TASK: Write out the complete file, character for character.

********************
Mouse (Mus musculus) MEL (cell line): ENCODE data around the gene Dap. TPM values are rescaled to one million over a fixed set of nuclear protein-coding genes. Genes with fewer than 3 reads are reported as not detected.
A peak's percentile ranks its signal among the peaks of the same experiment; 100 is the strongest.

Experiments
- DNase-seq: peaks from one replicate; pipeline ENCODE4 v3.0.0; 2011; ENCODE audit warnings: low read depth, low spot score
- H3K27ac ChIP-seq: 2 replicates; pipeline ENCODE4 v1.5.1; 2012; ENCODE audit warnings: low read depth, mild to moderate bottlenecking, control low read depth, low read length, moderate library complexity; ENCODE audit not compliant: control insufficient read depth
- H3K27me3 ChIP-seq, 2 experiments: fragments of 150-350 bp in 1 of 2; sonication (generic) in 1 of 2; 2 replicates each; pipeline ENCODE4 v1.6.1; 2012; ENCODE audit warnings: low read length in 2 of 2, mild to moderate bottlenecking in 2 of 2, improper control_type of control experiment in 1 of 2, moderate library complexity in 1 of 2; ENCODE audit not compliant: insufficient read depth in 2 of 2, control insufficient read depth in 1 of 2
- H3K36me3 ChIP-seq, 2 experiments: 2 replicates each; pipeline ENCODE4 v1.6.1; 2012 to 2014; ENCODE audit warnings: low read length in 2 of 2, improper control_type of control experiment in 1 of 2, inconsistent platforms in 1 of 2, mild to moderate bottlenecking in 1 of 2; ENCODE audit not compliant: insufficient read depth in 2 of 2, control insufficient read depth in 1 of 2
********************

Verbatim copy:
Mouse (Mus musculus) MEL (cell line): ENCODE data around the gene Dap. TPM values are rescaled to one million over a fixed set of nuclear protein-coding genes. Genes with fewer than 3 reads are reported as not detected.
A peak's percentile ranks its signal among the peaks of the same experiment; 100 is the strongest.

Experiments
- DNase-seq: peaks from one replicate; pipeline ENCODE4 v3.0.0; 2011; ENCODE audit warnings: low read depth, low spot score
- H3K27ac ChIP-seq: 2 replicates; pipeline ENCODE4 v1.5.1; 2012; ENCODE audit warnings: low read depth, mild to moderate bottlenecking, control low read depth, low read length, moderate library complexity; ENCODE audit not compliant: control insufficient read depth
- H3K27me3 ChIP-seq, 2 experiments: fragments of 150-350 bp in 1 of 2; sonication (generic) in 1 of 2; 2 replicates each; pipeline ENCODE4 v1.6.1; 2012; ENCODE audit warnings: low read length in 2 of 2, mild to moderate bottlenecking in 2 of 2, improper control_type of control experiment in 1 of 2, moderate library complexity in 1 of 2; ENCODE audit not compliant: insufficient read depth in 2 of 2, control insufficient read depth in 1 of 2
- H3K36me3 ChIP-seq, 2 experiments: 2 replicates each; pipeline ENCODE4 v1.6.1; 2012 to 2014; ENCODE audit warnings: low read length in 2 of 2, improper control_type of control experiment in 1 of 2, inconsistent platforms in 1 of 2, mild to moderate bottlenecking in 1 of 2; ENCODE audit not compliant: insufficient read depth in 2 of 2, control insufficient read depth in 1 of 2